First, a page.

Sometimes the black letter law passed by the legislature is unclear. The legislature can’t anticipate every possible fact scenario when they pass a law, so it lay to the courts to interpret the law and give guidance to what it means. This interpretation is called case law. When the court decides a certain meeting to the law it essentially answers a legal question. Lawyers and other courts then can rely on that ruling when they have a similar issue in their case. The following case answers the question above.

Johnson v. Allstate Insurance Co., 262 S.W.3d 655 (Mo. Ct. App. 2008).

This case addresses the following issue:

Can a claim for bad faith include punitive damages?

In this case, the court was asked to decide when, if ever, punitive damages were appropriate for a bad-faith failure to settle claim. Id. at 666. The court found that punitive damages were appropriate, so long as the usual standard for such damages was met: “wanton, willful, or outrageous act, or reckless disregard for an act’s consequences.” Id. In this case, there was plenty of evidence to support the jury’s findings, and thus, the award of punitive damages by the jury was affirmed. Id. at 666-67.

The underlying case in which Defendant’s bad-faith refusal to settle occurred involved a horrendous car accident. Id. at 658. The insured-plaintiff had been extremely drunk at the time of the accident, and was driving on the wrong-side of the room when the accident occurred. Id. at 659. The two injured individuals were flown by helicopter to a local hospital and kept for over a month each. Id. Three days after the accident, Plaintiff informed his insurance company—Defendant—including that fact that he had been intoxicated and driving on the wrong-side of the road. Id. The police report also supported that Plaintiff was clearly at-fault, and noted that the other driver and passenger had to be cut from their vehicle and flown to the hospital by helicopter. Id.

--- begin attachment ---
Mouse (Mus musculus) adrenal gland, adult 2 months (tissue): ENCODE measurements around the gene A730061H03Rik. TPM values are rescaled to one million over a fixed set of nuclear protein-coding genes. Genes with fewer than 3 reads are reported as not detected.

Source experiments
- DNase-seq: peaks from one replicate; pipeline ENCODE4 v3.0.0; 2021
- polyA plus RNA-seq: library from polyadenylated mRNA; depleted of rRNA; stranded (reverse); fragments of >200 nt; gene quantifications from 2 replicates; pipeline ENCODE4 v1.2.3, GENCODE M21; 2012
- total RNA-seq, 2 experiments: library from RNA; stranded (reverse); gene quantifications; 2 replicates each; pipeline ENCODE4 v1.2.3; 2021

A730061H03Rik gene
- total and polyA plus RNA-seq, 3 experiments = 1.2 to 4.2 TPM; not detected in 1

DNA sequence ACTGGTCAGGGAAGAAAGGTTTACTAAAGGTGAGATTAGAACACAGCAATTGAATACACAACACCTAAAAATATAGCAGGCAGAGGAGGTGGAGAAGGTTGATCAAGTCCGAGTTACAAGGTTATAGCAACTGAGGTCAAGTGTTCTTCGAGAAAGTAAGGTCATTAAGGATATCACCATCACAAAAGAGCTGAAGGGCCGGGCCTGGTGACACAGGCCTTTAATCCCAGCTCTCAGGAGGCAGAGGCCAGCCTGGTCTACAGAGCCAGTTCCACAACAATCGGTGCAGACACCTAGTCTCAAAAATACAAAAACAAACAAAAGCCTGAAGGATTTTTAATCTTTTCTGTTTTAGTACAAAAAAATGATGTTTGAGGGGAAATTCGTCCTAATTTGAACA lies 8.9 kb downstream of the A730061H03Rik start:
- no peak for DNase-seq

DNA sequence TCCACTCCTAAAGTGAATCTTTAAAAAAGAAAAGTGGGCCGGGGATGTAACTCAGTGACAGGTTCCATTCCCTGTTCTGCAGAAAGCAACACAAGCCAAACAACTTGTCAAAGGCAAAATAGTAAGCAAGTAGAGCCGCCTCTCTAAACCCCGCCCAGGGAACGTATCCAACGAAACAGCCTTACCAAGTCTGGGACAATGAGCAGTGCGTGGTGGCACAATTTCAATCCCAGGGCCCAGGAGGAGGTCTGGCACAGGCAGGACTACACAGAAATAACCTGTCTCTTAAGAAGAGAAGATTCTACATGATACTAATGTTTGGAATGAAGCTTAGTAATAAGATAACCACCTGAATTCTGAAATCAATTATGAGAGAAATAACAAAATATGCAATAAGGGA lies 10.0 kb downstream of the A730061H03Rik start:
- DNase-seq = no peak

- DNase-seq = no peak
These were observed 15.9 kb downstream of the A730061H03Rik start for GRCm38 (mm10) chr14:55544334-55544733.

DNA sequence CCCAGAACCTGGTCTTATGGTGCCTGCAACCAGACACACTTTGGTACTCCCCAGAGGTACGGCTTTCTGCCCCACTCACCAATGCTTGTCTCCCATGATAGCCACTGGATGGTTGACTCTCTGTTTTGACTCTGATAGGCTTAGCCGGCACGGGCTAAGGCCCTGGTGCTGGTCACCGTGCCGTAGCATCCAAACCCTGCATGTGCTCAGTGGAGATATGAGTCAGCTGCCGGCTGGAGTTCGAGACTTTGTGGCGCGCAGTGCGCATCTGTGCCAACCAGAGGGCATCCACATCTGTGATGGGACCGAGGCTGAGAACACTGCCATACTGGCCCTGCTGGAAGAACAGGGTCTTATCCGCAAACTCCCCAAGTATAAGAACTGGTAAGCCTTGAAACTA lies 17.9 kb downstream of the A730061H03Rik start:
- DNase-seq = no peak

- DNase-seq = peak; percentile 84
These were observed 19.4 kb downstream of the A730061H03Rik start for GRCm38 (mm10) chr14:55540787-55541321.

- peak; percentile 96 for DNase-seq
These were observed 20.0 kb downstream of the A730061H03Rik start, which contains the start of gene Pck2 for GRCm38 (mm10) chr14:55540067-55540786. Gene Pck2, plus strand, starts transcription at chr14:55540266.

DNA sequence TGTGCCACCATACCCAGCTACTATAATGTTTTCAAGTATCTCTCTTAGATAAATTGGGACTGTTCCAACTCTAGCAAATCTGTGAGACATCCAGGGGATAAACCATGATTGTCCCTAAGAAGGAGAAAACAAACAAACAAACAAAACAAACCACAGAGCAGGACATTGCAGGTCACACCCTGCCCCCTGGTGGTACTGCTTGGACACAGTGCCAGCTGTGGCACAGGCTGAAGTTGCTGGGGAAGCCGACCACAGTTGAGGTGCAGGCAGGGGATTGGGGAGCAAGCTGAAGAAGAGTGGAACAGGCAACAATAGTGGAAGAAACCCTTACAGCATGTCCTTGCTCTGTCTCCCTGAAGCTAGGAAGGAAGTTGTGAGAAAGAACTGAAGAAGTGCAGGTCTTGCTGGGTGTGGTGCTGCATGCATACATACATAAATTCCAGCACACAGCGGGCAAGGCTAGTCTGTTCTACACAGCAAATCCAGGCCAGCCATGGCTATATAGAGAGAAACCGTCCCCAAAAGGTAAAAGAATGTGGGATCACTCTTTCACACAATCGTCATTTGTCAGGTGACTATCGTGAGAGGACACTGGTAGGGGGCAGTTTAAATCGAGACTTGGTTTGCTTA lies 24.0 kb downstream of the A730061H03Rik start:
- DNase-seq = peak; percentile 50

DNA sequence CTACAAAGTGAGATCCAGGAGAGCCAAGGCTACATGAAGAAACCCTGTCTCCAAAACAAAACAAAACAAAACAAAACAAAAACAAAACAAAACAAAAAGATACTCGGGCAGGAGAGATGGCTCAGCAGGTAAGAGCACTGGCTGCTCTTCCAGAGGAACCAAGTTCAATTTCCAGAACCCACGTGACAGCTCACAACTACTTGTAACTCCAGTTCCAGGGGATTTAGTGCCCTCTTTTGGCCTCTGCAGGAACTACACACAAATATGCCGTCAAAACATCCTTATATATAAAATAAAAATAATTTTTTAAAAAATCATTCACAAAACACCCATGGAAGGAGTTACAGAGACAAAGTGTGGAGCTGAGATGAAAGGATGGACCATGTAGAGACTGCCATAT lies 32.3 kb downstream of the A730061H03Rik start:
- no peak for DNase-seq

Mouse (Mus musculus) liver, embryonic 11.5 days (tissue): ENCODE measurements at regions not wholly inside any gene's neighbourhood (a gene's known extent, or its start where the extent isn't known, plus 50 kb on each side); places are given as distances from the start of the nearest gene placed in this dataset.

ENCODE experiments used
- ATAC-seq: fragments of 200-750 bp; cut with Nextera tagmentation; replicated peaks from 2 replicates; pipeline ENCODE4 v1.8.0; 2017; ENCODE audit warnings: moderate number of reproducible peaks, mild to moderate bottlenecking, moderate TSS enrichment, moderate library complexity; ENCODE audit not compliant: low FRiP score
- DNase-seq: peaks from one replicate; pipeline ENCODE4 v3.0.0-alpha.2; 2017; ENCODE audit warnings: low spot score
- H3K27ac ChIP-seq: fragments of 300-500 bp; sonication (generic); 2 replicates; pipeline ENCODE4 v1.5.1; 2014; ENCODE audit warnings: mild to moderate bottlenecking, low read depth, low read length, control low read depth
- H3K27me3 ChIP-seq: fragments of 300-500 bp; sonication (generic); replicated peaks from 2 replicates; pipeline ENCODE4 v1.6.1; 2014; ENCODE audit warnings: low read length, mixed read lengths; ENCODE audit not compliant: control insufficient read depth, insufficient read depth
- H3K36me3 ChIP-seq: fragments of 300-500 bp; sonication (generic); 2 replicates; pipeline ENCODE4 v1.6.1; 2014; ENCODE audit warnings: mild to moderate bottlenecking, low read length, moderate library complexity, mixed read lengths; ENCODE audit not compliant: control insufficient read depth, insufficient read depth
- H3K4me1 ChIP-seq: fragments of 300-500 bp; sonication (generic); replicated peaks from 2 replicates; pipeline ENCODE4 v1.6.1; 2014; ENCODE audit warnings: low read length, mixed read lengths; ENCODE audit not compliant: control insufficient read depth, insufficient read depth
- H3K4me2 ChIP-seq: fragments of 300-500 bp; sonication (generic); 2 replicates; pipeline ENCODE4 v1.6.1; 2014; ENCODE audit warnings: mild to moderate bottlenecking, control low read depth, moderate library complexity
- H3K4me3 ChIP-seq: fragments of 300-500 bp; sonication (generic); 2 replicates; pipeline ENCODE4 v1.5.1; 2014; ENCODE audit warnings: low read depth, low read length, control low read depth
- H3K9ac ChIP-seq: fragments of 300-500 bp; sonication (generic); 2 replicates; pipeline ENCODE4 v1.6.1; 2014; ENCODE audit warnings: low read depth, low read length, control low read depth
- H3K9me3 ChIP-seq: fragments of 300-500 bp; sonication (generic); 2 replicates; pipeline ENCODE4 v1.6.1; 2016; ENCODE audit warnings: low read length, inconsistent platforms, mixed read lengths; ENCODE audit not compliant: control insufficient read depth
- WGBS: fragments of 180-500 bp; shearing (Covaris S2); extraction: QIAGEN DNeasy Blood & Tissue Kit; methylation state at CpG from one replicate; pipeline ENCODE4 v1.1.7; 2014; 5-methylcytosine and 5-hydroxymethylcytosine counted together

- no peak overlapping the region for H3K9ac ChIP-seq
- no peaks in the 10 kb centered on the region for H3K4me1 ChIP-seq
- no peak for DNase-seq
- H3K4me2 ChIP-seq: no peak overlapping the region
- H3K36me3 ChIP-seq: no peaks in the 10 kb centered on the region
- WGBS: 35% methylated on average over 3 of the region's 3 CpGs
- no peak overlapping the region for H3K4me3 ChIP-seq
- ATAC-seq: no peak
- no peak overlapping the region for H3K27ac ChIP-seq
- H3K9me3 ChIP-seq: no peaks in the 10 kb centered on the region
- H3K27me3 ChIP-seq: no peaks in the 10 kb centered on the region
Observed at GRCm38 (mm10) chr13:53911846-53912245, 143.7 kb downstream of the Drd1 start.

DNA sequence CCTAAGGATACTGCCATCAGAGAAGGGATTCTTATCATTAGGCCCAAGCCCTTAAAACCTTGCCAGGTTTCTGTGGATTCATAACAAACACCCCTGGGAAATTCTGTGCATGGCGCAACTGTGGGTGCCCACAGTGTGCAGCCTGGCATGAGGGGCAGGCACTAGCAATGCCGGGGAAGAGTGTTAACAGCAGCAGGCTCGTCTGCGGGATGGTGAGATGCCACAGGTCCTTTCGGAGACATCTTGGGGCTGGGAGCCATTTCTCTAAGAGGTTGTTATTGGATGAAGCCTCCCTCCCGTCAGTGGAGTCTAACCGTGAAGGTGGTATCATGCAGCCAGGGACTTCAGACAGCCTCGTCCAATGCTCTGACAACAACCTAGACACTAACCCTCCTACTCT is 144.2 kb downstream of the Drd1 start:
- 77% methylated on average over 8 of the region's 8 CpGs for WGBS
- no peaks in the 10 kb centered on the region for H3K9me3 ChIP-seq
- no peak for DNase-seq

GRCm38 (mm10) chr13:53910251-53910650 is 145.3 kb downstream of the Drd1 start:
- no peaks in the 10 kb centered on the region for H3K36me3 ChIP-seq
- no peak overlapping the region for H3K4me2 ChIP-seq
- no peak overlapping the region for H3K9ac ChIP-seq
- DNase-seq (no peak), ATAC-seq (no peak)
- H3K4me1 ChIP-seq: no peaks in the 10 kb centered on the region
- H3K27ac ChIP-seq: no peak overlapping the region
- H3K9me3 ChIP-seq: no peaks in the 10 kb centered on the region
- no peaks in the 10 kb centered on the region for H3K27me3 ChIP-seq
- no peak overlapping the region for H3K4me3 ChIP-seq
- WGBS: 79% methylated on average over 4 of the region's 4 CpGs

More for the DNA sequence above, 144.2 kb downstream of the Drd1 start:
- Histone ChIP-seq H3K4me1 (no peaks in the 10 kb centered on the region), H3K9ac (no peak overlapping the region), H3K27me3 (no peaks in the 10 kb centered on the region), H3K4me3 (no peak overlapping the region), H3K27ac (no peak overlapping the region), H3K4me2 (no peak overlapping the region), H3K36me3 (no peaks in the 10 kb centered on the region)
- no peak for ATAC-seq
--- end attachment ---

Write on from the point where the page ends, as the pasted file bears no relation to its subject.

Around this time, an attorney representing the injured individuals contacted Defendant. Id. The attorney made an offer to settle for the policy limits of $50,000, but that offer was never accepted by Defendant. Id. Instead, Defendant requested medical records to determine the extent of the injuries before making an offer. Id. at 660. Ultimately, after learning of his personal liability for any excess amount, Plaintiff entered into a settlement with the individuals for $5 million. Id. at 661. Plaintiff then initiated suit against Defendant, and was ultimately awarded $5.8 million in compensatory damages and $10.5 million in punitive damages. Id.

After determining that Defendant’s action clearly indicated bad faith, the court moved on to determining whether punitive damages were appropriate for a bad-faith claim. Id. at 666. Punitive damages are appropriate when it is shown by “clear and convincing evidence” that a defendant committed a “wanton, willful or outrageous act” or showed “reckless disregard for an act’s consequences.” Id. This is known as “legal malice.” Id. The court found no reason that punitive damages should not apply to bad-faith claims when this standard was met. Id.

Looking to the facts of this case, the court agreed with the jury that sufficient evidence existed to demonstrate legal malice here. Id. First, liability was never in question: Plaintiff had been highly intoxicated and driving on the wrong-side of the road. Id. The Defendant had known several key facts that suggested the injuries at issue were extremely severe, even without seeing the actual records themselves. Id. Put simply, Defendant’s “actions demonstrate a reckless disregard for [Plaintiff]’s interests as its insured.” Id. Thus, punitive damages were correctly awarded by the jury. Id.